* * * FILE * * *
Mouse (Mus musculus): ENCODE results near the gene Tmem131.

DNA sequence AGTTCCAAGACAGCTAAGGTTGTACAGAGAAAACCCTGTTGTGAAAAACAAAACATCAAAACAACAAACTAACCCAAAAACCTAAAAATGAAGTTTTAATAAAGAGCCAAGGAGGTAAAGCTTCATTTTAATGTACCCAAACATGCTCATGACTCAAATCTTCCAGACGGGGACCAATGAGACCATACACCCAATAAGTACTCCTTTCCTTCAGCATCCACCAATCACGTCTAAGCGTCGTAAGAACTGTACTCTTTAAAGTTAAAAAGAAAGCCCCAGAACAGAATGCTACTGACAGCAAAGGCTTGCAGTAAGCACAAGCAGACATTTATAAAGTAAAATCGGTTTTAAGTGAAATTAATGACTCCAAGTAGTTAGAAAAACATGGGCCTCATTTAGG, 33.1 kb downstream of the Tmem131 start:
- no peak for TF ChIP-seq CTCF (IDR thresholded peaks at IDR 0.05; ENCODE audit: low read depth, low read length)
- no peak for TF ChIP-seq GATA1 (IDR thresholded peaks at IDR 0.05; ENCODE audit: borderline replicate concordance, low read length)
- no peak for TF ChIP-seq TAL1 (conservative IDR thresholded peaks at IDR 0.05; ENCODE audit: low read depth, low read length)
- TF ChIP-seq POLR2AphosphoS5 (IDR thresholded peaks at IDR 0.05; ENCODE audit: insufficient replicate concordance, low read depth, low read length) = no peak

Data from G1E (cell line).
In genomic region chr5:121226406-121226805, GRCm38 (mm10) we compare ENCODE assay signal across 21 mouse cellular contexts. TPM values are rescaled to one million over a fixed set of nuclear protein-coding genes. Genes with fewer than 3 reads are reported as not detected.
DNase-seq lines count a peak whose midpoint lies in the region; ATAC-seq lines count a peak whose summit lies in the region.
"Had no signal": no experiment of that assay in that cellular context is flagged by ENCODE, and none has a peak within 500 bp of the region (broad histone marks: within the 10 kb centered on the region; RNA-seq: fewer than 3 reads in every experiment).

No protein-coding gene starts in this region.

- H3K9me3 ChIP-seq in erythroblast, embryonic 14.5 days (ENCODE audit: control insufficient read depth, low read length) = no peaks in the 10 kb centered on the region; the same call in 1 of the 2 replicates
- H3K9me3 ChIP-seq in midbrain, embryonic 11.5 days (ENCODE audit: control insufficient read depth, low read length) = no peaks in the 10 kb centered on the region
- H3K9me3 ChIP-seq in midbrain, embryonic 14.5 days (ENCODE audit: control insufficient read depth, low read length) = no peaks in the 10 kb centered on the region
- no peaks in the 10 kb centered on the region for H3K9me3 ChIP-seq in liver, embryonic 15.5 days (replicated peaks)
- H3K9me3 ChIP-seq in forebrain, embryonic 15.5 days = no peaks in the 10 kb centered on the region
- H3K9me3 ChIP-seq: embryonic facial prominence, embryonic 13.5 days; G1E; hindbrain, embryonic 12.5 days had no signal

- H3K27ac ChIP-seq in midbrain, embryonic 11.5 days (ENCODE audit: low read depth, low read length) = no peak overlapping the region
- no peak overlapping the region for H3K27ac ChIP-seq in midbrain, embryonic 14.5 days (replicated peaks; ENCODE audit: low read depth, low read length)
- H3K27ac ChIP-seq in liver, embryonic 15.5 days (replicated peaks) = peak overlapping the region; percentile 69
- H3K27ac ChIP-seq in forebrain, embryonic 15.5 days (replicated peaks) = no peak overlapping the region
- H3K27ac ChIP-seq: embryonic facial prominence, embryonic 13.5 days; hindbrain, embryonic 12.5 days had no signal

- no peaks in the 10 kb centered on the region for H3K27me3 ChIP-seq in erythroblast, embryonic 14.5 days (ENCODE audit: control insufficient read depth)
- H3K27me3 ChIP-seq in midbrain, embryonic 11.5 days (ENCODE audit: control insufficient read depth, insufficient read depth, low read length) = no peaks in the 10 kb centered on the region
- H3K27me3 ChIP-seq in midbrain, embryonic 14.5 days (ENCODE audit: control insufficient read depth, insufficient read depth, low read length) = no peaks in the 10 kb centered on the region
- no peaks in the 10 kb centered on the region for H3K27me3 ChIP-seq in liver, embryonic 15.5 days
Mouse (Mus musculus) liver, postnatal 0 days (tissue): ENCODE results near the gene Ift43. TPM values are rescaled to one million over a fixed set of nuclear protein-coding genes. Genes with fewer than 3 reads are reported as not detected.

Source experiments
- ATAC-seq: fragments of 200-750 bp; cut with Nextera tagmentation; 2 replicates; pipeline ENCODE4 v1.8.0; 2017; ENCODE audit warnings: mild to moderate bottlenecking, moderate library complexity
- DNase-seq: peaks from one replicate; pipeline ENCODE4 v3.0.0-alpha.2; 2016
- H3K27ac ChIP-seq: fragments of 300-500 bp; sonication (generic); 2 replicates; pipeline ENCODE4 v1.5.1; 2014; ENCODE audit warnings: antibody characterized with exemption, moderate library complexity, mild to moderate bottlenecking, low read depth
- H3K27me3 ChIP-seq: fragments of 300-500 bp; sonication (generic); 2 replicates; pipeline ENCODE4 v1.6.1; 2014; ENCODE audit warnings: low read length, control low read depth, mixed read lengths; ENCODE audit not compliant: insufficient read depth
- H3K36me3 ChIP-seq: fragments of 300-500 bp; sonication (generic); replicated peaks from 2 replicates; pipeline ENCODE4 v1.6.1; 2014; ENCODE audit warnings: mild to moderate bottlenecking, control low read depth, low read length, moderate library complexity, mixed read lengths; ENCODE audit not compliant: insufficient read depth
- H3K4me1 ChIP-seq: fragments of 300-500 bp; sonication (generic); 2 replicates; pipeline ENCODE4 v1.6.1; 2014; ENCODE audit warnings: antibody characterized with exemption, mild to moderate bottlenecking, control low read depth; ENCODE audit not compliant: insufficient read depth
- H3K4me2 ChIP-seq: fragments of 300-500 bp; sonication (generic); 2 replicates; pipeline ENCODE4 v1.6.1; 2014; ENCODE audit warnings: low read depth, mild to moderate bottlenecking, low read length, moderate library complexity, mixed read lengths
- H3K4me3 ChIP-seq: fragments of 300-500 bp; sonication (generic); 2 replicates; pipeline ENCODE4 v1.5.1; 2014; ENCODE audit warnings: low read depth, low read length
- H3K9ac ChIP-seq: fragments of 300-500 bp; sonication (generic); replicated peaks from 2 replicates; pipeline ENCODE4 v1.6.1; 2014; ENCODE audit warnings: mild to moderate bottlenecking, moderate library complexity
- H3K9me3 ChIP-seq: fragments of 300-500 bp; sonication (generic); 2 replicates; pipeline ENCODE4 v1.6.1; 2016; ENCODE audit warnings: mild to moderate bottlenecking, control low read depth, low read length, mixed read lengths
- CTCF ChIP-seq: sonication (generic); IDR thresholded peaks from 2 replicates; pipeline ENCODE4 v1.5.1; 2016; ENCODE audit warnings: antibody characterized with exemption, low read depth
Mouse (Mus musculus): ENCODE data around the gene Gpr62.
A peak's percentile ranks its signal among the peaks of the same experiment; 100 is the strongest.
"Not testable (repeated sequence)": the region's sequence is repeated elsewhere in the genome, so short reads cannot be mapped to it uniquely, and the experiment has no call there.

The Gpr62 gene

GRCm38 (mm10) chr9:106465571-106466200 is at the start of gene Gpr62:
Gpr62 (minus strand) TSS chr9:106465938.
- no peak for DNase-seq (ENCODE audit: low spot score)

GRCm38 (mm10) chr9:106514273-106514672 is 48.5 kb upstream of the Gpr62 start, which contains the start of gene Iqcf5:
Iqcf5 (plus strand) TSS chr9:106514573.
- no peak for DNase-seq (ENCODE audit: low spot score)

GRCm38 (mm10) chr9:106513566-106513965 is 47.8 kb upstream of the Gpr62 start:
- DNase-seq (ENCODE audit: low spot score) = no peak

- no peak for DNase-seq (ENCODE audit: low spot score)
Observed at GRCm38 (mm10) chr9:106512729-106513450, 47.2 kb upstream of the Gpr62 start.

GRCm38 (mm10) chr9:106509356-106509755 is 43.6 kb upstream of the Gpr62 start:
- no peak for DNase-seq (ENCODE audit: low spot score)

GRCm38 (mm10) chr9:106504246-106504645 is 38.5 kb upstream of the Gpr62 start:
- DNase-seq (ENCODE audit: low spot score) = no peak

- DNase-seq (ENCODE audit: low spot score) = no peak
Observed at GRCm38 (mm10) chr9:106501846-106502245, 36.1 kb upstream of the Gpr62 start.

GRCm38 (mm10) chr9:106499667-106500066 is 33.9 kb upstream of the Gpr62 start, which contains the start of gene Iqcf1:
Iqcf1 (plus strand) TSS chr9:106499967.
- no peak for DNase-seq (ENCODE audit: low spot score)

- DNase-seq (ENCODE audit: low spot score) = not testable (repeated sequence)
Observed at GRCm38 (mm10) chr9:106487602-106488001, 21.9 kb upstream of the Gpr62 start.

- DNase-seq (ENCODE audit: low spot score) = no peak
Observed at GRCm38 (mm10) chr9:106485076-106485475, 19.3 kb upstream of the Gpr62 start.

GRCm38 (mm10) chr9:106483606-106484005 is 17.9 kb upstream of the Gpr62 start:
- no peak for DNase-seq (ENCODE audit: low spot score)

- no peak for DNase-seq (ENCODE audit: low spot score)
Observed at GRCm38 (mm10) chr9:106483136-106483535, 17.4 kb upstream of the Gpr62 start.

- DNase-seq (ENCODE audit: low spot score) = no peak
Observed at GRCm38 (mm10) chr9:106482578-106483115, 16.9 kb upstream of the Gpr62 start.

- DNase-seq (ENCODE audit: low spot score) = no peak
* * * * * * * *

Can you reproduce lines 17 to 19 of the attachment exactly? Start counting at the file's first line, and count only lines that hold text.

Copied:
- H3K9me3 ChIP-seq: embryonic facial prominence, embryonic 13.5 days; G1E; hindbrain, embryonic 12.5 days had no signal

- H3K27ac ChIP-seq in midbrain, embryonic 11.5 days (ENCODE audit: low read depth, low read length) = no peak overlapping the region
- no peak overlapping the region for H3K27ac ChIP-seq in midbrain, embryonic 14.5 days (replicated peaks; ENCODE audit: low read depth, low read length)